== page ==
Ottawa Senators general manager Pierre Dorion has officially declared the rebuild over in the nation’s capital. Now the question remains whether or not the pieces he put in place are ready to take the next step.
The one move Dorion hasn’t been able to make is signing Brady Tkachuk to a contract extension. The two sides haven’t been able to come to an agreement and at this point even if Tkachuk did resign he wouldn’t be ready for opening night on Thursday.
There are still reasons for optimism on this year’s Senators team even without Tkachuk, but it’s unlikely they are playoff bound just yet.
While Ottawa’s top six should be consistent, the bottom six and defence could be cause for concern.
Thomas Chabot and Artem Zub have established themselves as Ottawa’s top defence tandem and it appears Nick Holden and Nikita Zaitsev will form the second pairing. Just who will round out the top six is still up for debate.
Michael Del Zotto, Victor Mete, Josh Brown and Erik Brannstrom will all be vying to play opening night and head coach D.J. Smith said he may consider dressing seven defencemen.
“We’ve got some tough decisions,” said Smith. “It’s not an easy decision, but we’re going to make it and if it doesn’t work out we’re not afraid to change and change again until we find and figure it out.”
Tim Stutzle appears to be on the top line in Tkachuk’s absence. The Senators will be looking for a big year from the sophomore who impressed in his first season. Josh Norris has established himself as the No. 1 centre with Drake Batherson, newly signed to a six-year contract, on the right.
The proposed second line could be the one to watch. Throughout camp Smith has talked about wanting to create an “identity line,” which would feature Nick Paul, Shane Pinto and Connor Brown.
The question coming into camp was whether or not Pinto, 20, was ready to handle the responsibilities of playing in the NHL, but he put those questions to rest and earned the No. 2 centre position.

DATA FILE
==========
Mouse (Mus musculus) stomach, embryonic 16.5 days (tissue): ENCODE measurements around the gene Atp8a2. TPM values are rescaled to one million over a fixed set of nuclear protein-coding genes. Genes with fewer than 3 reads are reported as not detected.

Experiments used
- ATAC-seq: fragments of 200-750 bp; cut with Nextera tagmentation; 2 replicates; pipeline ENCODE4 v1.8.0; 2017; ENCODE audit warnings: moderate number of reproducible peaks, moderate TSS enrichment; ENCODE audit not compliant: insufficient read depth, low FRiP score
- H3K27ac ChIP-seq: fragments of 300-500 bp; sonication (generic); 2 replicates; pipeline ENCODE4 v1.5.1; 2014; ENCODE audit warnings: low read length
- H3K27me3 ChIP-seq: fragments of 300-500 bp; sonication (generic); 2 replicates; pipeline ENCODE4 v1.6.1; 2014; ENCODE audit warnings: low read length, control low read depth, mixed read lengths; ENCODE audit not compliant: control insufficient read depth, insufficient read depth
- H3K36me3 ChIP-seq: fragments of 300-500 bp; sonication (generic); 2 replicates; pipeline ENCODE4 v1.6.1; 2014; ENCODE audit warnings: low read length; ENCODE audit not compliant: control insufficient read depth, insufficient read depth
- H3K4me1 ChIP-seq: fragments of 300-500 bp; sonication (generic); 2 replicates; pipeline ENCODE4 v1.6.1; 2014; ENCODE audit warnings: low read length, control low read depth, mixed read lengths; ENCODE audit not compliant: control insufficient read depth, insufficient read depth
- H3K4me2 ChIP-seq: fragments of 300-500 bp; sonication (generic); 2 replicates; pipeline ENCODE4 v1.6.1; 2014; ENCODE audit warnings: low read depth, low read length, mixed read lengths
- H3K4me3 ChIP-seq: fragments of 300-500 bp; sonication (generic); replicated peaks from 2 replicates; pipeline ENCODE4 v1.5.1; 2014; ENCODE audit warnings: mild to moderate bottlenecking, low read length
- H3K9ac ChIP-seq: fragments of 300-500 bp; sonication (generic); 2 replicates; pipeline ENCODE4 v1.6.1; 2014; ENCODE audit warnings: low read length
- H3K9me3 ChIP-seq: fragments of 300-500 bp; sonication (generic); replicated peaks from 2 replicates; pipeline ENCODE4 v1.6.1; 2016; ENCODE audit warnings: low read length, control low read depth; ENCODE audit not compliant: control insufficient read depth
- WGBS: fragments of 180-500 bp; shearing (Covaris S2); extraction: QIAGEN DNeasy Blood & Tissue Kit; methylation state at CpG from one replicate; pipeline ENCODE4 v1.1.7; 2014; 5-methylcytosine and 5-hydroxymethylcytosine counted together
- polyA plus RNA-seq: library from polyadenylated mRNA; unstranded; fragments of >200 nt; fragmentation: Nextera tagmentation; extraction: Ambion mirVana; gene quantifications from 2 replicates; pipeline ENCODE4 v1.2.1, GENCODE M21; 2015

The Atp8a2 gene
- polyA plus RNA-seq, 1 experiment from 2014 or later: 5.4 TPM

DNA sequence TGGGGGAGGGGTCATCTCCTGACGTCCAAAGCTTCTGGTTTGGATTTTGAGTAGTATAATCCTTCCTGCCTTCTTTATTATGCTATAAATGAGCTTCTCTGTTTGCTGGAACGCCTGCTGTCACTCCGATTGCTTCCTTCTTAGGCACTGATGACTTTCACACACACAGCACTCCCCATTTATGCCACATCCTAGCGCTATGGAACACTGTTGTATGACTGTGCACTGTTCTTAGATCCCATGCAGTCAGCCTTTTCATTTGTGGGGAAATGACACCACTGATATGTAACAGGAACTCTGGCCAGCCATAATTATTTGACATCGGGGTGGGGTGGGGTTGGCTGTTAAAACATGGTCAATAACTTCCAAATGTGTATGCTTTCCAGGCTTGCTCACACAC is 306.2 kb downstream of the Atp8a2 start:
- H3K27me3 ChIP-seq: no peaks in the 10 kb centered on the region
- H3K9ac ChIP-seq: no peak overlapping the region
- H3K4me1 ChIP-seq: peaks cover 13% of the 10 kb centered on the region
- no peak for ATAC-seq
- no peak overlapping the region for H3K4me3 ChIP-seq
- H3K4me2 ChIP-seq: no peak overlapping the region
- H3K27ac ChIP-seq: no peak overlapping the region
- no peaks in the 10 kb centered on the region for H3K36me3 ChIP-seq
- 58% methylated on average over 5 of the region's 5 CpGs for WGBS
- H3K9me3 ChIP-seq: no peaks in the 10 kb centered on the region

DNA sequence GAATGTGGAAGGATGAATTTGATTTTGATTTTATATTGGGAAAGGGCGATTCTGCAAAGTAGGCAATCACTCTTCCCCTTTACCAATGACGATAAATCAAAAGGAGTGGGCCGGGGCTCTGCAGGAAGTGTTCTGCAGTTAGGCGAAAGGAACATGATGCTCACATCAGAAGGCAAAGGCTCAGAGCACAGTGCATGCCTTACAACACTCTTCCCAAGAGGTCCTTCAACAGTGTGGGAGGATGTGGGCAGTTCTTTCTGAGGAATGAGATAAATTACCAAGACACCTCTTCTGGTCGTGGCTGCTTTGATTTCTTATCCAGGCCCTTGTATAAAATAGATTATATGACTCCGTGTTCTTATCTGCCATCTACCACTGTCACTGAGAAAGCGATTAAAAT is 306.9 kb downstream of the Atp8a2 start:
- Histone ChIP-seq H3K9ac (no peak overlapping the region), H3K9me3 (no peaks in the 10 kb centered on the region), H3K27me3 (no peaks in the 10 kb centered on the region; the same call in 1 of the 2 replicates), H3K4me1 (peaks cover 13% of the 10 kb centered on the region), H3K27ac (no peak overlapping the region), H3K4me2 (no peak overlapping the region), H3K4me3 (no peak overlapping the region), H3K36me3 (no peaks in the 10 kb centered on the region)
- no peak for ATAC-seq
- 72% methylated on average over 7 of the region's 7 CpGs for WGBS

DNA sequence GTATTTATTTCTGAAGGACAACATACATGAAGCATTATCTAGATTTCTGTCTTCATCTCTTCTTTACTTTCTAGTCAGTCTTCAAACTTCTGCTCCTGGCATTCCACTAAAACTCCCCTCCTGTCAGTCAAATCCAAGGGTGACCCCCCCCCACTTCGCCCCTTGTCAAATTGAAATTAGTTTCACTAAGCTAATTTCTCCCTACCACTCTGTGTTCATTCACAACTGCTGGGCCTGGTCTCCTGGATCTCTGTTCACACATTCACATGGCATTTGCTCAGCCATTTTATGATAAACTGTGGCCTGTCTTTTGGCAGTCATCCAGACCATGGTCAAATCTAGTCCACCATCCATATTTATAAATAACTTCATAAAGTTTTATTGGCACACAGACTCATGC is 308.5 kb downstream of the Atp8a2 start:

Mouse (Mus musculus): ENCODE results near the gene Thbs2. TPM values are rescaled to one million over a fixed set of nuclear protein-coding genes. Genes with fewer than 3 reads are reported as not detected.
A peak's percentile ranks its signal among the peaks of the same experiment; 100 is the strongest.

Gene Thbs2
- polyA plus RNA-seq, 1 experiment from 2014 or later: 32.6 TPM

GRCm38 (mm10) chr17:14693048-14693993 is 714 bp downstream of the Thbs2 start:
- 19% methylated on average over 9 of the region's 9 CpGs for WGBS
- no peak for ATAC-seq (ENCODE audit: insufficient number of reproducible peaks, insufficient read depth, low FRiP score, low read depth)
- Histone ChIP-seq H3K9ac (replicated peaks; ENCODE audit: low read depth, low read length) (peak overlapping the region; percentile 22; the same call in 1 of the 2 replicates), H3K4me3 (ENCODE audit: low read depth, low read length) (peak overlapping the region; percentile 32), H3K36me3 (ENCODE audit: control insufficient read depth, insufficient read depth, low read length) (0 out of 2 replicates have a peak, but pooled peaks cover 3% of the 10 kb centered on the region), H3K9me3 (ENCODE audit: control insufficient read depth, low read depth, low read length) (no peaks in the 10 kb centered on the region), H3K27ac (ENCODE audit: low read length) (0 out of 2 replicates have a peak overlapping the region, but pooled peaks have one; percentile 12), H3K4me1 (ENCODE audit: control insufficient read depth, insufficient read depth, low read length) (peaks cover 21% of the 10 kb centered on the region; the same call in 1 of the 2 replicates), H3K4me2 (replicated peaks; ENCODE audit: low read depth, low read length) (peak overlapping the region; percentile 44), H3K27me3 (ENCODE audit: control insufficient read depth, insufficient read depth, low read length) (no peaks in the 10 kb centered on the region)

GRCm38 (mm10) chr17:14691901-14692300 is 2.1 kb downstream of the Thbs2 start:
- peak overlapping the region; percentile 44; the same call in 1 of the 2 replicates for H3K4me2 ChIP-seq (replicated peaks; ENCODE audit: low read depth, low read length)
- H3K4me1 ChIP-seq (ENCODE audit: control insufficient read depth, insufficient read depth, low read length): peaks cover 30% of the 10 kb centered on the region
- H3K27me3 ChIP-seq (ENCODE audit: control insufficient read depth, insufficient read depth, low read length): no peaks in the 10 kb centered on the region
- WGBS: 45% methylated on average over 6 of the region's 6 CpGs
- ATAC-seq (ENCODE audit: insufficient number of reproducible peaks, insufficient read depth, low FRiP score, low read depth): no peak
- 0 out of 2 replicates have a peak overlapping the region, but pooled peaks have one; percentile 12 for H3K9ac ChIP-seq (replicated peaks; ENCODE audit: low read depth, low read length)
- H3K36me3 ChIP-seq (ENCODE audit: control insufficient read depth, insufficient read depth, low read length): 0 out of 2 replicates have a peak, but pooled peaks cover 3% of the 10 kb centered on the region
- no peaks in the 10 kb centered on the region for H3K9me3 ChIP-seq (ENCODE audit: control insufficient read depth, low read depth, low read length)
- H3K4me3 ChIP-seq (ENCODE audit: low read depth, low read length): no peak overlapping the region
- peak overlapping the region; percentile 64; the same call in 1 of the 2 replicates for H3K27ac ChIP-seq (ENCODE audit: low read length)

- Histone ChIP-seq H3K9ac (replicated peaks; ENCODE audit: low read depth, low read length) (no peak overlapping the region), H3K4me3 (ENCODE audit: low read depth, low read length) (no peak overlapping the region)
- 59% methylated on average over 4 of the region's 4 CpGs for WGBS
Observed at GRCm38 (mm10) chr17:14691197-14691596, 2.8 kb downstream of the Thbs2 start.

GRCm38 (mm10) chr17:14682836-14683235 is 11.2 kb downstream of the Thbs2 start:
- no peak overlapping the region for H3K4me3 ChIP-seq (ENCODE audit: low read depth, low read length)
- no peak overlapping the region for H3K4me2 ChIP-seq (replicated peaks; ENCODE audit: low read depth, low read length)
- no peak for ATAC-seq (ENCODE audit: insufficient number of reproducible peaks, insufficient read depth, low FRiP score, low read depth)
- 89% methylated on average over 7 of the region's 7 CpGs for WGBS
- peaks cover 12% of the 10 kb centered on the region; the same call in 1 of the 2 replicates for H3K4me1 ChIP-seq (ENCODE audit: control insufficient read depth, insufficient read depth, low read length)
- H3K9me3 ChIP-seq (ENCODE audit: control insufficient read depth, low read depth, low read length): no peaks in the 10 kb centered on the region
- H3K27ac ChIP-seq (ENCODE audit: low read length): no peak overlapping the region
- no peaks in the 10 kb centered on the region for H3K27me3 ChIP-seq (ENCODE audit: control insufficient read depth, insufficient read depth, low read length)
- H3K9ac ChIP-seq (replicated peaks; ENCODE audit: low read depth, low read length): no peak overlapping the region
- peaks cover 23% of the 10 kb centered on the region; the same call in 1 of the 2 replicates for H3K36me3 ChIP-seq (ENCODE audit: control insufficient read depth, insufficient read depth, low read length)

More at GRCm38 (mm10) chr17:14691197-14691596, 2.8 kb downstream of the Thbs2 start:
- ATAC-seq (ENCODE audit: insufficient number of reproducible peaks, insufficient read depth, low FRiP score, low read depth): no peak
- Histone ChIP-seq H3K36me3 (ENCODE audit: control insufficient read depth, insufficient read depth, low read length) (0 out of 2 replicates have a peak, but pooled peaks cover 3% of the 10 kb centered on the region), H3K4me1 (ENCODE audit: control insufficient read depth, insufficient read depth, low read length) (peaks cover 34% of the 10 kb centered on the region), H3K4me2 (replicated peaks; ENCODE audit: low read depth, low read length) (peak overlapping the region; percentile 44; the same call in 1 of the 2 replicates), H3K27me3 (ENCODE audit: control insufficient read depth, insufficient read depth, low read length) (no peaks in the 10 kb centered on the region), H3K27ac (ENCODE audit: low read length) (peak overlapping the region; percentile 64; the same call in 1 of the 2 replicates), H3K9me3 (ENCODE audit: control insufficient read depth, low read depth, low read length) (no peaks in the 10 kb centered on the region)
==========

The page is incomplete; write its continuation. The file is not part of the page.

While there will likely be some growing pains, putting him between the team’s two most responsible forwards will likely help. Brown said he’s been impressed by the young centre’s maturity.
“It’s rare to see a young guy like that so responsible out of college,” said Brown. “He knows how to play a 200-foot game. He’s not cheating for offence. He’s taking care of little things and winning his battles. He’s doing a lot of things you see older, veteran guys do.”
Injuries have made the bottom six something of a challenge as Colin White suffered a dislocated shoulder that will keep him sidelined for several months. Add in injuries to Austin Watson and Clark Bishop, and suddenly Smith has some more decisions to make.
Parker Kelly was signed to a two-year contract extension Tuesday. His hard work has earned Smith’s respect and he could find himself on the left side of the fourth line. Tyler Ennis may have benefited most from Tkachuk’s absence as he was invited to camp on a professional tryout and earned a one-year contract.
Matt Murray will be the number-one goalie with Anton Forsberg as his backup. Last season the Senators got off to an ugly 2-12-1 record, due in part to a lack of stability in goal.
Smith, however, seems confident in his duo.
“Our goaltending has been spectacular throughout the exhibition and given us every opportunity every night to win,” he said.
The Senators will need solid goaltending if they hope to keep pace in the competitive Atlantic Division.
Ottawa plans to announce its leadership group Thursday, but it’s unlikely a captain will be named at that time.
Waiting on Brady
There’s no denying Brady Tkachuk’s importance to this team, and the fact he remains unsigned has to be of concern. The 22-year-old led the team in scoring the past two seasons and plays with energy and enthusiasm. Tkachuk was often at his best when he was his pesky self, and his presence has been missed on the power play.
Tim Stutzle did not disappoint in his NHL debut. The young rookie posted 12 goals and 29 points through 53 games and showed there’s much to like from the young German. The challenge this season for the 19-year-old will be the rigours of a full 82-game schedule with all the travel, something he didn’t experience last year due to the pandemic.
The Senators are counting on Matt Murray to have a bounce back season. Last year the 27-year-old — playing the first season of a four-year, US$25 million contract — struggled, posting the highest goals-against average (3.38) and lowest save percentage (.893) of his six NHL seasons. Through three pre-season games Murray has looked solid. “It was nice to have a pre-season again,” he said. “Last year we didn’t and that was definitely a bit of an adjustment. So this year, it’s just been nice to be able to build and build and work on the things you want to work on and get a little bit of game action.”
The Senators don’t want to come out of the gates sluggish again. Last season the Senators struggled after a rough start, winning just two of their first 15 games. They’ll also need to make sure they are ready to play each night as they allowed 62 first period goals, tied for second-most in the NHL last year.
The Senators will have to hit the ground running as they start the season with a home-and-home series against the Toronto Maple Leafs.
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